Researchers at North Carolina State University have discovered that the placentas of women who suffer preeclampsia during pregnancy have an overabundance of a gene associated with the regulation of the body's immune system. Their discovery may lead to improved screening and prenatal care for these patients and their babies.
Preeclampsia occurs in up to 10 percent of all pregnancies, and is responsible for about 15 percent of pre-term births. The disorder is usually marked by a rapid rise in blood pressure that can lead to stroke, seizures or organ failures in the mother. Researchers have recently begun looking at preeclampsia as an autoimmune disorder, in which the mother's body treats the placenta like an invader, but they weren't sure of the genetic mechanisms involved.
Dr. Jorge Piedrahita, professor of genomics, along with colleagues from NC State and the Duke University School of Medicine, examined the genetic makeup of placentas from women with preeclampsia and compared the results to those from normal pregnancies. Their results are published in the February issue of the journal Placenta.
"When we looked at the preeclampsic placentas, we found that several genes associated with a particular autoimmune pathway were 'upregulated' -- basically, that there were more of them in placentas of preeclampsic women than in normal placentas," Piedrahita says. "More specifically, we found the upregulation of a particular enzyme involved in sialic acid modification called SIAE. Sialic acid coats every cell in our body, making it possible for our immune system to distinguish 'self' from 'not-self.' If this process is disrupted, the body can end up attacking itself."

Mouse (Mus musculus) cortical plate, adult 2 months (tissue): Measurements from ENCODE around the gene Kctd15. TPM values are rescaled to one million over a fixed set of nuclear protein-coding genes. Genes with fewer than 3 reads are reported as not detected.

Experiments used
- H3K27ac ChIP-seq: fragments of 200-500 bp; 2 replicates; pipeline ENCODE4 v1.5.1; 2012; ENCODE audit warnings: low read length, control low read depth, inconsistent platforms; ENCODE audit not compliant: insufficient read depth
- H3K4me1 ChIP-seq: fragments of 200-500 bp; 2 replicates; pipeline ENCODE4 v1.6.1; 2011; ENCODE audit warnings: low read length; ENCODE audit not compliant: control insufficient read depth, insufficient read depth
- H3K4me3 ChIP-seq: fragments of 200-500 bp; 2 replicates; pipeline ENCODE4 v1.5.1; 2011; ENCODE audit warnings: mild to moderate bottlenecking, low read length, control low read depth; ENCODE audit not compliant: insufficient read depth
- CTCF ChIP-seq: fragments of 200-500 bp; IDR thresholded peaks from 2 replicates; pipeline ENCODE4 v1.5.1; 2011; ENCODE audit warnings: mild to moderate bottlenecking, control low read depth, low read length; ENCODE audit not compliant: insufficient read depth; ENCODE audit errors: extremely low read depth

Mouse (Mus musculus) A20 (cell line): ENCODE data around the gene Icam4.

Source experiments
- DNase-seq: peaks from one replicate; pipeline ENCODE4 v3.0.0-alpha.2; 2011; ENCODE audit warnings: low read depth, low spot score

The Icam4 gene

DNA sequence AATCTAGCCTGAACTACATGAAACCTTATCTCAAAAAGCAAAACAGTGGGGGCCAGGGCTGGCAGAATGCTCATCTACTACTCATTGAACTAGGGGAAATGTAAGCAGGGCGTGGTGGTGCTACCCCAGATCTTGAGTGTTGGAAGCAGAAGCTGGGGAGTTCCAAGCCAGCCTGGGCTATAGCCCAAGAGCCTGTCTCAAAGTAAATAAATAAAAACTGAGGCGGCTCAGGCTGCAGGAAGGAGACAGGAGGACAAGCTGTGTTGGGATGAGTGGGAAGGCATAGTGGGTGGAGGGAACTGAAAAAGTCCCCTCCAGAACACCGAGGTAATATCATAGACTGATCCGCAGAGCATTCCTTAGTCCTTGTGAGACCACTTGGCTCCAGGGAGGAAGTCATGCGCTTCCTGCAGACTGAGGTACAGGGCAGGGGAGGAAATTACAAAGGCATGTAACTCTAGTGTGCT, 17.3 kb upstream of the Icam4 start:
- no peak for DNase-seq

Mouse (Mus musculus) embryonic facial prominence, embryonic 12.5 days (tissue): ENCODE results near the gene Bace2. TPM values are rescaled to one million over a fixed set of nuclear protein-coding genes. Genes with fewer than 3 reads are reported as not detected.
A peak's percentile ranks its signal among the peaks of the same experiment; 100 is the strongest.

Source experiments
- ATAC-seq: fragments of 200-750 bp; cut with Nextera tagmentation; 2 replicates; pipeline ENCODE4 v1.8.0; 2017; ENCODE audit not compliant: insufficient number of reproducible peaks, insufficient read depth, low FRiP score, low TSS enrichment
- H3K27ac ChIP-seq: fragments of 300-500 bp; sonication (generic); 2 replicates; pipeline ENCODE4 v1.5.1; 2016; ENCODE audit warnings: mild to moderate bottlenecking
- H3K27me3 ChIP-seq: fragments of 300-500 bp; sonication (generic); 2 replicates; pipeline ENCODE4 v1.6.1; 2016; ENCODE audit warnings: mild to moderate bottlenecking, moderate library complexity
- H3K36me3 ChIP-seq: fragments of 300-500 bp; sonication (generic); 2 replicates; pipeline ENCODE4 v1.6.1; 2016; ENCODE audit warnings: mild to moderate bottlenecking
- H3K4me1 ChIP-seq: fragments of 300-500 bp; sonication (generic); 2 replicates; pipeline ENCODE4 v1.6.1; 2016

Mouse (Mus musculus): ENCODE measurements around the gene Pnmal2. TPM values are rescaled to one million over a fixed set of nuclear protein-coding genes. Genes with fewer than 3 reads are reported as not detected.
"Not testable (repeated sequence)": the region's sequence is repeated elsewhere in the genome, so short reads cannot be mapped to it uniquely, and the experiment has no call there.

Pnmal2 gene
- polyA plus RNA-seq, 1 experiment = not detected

The researchers were excited by this finding because SIAE has recently been linked to autoimmune diseases like rheumatoid arthritis and type I diabetes.
"Prior to this research, we knew that there was an autoimmune cascade effect with preeclampsia, but we didn't know where it originated," Piedrahita adds. "Now we know that disregulation of SIAE helps start the cascade. We've been able to fill in the blanks, and hopefully pregnant women and their babies will benefit as a result."
The research was funded by a grant from the National Institutes of Health. The Department of Molecular Biomedical Sciences and the Center for Comparative Medicine and Translational Research are part of NC State's College of Veterinary Medicine.
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